B&W, 1955, 104m.
Directed by Michelangelo Antonioni
Starring Eleonora Rossi Drago, Gabriele Ferzetti, Franco Fabrizi, Valentina Cortese, Yvonne Furneaux, Madeleine Fischer, Ettore Manni, Anna Maria Pancani
Criterion (Blu-ray & DVD) (US RA/R1 HD/NTSC), Eureka (Blu-ray & DVD) (UK RB/R2 HD/PAL), Image (DVD) (US R1 NTSC)
B&W, 1955, 104m.
Several years before he took the international film world by storm with L'avventura, director Michelangelo Antonioni was already becoming an accomplished director in Italy with a string of modest but potent dramas starting with his 1950 debut, Story of a Love Affair. Perhaps the best film of this cycle, Le Amiche, sports a very impressive cast and precise direction that turn what could have been a standard melodrama into something quite a bit more potent.
In a major life move, Clelia (Camille 2000's Rossi Drago) moves from Rome to the slower-paced Turin, her hometown, to run a fashion salon. However, storm clouds appear right away when she checks into a hotel where the guest next door, Rosetta (Fischer), tries to kill herself with an overdose of pills over a bad relationship. That incident leads her into a new social circle of bourgeois women (and a few men) including chic Momina (The Mummy's Furneaux), artist Nene (The Girl Who Knew Too Much's Cortese), flirty Mariella (Pancani), and the lower class Carlo (Manni), who serves as a potential love interest. All of their lives are filled with unnecessary drama and romantic entanglements, complicated by Nene's wafz3-14651586038770yward husband (L'avventura's Ferzetti).
Though it follows a somewhat linear narrative, this film often anticipates the more challenging, psychologically dense films that would become Antonioni's trademark in the subsequent decade. The powerhouse cast makes it a solid entry into his filmography if you aren't feeling up to tackling the big behemoths yet, and ironically, it was received very coolly in American when it received a belated release in 1963 after Antonioni's success. Today it's far easier to trace the lines from here to his later output, and on its own terms, this film is no less impressive.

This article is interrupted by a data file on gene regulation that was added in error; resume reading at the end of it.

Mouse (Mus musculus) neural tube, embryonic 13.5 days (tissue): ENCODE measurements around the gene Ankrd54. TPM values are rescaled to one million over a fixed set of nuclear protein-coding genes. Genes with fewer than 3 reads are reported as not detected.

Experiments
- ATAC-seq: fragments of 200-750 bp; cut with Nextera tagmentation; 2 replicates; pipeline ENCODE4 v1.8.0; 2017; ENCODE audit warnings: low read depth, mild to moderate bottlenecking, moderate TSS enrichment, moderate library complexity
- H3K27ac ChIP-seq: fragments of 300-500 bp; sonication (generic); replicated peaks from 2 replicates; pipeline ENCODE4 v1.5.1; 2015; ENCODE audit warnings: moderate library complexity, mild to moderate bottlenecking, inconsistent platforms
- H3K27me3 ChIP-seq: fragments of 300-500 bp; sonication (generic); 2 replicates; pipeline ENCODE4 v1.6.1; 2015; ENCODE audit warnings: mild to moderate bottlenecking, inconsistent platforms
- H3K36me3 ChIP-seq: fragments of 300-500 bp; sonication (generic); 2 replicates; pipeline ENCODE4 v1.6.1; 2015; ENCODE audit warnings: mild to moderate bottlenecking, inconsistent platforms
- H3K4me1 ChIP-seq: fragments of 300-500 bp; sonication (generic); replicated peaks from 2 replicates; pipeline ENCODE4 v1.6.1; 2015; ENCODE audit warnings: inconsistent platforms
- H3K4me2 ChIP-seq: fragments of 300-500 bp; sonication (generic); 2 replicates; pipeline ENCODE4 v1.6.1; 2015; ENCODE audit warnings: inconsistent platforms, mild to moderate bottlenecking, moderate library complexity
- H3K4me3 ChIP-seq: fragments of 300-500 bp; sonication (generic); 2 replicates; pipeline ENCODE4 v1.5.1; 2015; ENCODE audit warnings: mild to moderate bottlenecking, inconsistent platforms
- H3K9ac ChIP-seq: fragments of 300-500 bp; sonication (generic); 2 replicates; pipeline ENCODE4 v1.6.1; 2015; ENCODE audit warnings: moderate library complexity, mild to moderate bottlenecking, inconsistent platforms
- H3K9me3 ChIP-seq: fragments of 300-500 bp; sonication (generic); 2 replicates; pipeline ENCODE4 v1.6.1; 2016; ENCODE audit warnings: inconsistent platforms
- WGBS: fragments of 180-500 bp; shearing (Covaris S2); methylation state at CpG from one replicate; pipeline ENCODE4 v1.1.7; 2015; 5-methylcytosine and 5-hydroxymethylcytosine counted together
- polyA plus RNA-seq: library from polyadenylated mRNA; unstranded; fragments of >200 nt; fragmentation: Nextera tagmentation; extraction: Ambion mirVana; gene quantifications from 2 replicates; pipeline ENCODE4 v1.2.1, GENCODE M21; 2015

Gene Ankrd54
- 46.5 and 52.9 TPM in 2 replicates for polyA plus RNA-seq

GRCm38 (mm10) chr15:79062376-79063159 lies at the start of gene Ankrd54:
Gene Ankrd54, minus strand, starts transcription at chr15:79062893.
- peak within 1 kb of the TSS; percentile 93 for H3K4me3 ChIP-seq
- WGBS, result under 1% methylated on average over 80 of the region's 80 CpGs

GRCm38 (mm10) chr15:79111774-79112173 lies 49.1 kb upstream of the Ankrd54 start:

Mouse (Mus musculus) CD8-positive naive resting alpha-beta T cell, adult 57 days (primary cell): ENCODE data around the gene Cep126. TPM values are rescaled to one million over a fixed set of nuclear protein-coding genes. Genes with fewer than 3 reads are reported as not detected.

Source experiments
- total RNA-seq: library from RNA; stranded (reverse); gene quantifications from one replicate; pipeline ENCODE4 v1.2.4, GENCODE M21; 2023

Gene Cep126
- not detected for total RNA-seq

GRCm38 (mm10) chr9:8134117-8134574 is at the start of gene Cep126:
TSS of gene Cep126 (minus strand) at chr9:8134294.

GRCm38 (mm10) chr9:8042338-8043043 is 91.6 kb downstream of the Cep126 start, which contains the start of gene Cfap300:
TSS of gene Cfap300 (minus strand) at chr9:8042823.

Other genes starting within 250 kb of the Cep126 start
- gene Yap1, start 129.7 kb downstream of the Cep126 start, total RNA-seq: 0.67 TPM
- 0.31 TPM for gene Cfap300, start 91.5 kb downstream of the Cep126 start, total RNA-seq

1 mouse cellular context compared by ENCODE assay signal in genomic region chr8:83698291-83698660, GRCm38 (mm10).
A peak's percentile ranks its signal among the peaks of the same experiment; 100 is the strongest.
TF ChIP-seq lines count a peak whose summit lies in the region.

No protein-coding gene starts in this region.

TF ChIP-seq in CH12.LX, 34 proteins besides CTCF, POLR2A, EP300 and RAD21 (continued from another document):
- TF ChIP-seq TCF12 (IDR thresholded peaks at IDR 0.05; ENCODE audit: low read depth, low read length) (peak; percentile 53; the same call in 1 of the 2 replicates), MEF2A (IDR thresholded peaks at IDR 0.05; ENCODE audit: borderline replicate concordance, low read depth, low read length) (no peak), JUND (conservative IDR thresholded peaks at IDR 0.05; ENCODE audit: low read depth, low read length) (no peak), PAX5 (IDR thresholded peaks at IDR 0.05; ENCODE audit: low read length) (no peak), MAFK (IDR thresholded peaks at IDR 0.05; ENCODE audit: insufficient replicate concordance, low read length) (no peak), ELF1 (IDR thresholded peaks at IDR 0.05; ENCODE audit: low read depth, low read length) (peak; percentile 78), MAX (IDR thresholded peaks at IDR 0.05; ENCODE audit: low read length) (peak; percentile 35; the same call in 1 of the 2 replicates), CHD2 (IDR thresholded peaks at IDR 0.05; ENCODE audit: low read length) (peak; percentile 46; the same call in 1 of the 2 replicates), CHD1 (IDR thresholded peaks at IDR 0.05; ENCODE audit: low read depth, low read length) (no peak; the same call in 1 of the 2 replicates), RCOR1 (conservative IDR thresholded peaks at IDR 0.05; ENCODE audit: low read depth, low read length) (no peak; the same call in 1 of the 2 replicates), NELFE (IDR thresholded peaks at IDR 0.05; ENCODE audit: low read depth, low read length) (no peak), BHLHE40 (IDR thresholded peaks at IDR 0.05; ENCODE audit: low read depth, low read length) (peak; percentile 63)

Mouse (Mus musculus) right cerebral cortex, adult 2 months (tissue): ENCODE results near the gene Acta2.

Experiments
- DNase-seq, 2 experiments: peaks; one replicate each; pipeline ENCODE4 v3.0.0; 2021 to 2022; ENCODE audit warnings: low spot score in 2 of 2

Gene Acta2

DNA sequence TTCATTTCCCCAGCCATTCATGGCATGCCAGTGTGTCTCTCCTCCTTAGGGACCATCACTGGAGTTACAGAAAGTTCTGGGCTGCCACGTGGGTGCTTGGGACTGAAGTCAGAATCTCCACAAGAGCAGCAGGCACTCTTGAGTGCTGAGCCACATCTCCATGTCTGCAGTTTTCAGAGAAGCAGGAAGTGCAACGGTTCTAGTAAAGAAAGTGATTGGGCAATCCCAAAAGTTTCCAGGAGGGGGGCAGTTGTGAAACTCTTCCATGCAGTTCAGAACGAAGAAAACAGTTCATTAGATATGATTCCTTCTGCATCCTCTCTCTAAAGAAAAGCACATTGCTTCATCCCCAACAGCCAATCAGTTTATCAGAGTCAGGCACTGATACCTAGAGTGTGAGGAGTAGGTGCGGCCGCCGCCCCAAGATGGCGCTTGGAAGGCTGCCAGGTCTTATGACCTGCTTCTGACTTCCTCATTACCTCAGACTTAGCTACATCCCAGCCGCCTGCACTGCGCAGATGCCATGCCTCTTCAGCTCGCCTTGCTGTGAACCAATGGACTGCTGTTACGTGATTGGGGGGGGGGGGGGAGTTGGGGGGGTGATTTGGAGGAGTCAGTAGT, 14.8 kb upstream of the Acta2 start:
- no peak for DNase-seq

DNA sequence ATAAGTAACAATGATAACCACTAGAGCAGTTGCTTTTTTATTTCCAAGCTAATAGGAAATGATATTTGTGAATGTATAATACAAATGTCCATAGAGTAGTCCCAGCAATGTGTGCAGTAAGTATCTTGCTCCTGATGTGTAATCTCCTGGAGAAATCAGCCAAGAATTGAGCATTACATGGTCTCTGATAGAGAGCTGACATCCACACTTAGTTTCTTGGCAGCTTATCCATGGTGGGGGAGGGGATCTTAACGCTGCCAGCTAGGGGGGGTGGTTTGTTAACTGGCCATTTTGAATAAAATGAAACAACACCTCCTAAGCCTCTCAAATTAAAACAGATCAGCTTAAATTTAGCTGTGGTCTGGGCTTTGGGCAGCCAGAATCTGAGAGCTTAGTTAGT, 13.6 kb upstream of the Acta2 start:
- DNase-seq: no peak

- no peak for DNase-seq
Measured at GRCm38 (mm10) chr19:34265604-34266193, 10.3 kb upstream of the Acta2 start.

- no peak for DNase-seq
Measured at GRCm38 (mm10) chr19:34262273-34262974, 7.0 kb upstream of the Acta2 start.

Le Amiche first appeared on DVD from Image in 2001 in a mediocre transfer with muddy blacks and harsh contrast, which was thankfully rendered obsolete in 2001 with a Blu-ray/DVD combo release in the UK from Eureka sporting a restored 2K transfer spearheaded by Cineteca di Bologna, L'Immagine Ritrovata, and Martin Scorsese's Film Foundation. The transfer looks remarkably good, sporting fine detail levels and velvety textures throughout that put it up there with the deluxe treatment given to Antonioni's other titles in HD. Extras on that release include an 8-minute video intro by critic Gabe Klinger, a 10-minute Klinger overview of Antonioni's career through his tenure in the UK and Hollywood and back to Italy, and a booklet with an assemblage of essays, Antonioni interviews, and letters.
After tackling Antonioni's famous Italian '60s trilogy, Criterion swerved back around to this crucial earlier work in 2016 with separate Blu-ray and DVD releases culled from what appears to be the same restoration. Blacks look a couple of notches deeper and the compression in more generous, resulting in a slightly improved presentation that should make this a must for anyone who doesn't own the film and a reasonable upgrade for owners of the UK release. This one also sports two video extras, though they're completely different and more generous in terms of running time as film scholars David Forgacs and Karen Pinkus get a 27-minute study of the film's presentation of human interactions and superficial relationships (foreshadowing what was to come in Antonioni's more famous later films) and a 22-minute chat with Eugenia Paulicelli about the way clothes and other accoutrements play a visual and symbolic role in Antonioni's cinema, obviously very prominent here with some of Europe's most riveting actresses at the time in a story about wealth and the worship of the physical. A liner notes booklet with an essay by film scholar Tony Pipolo is also included with a sketch of how Antonioni's career at the time led to this project and how it pointed the way for what was soon to come.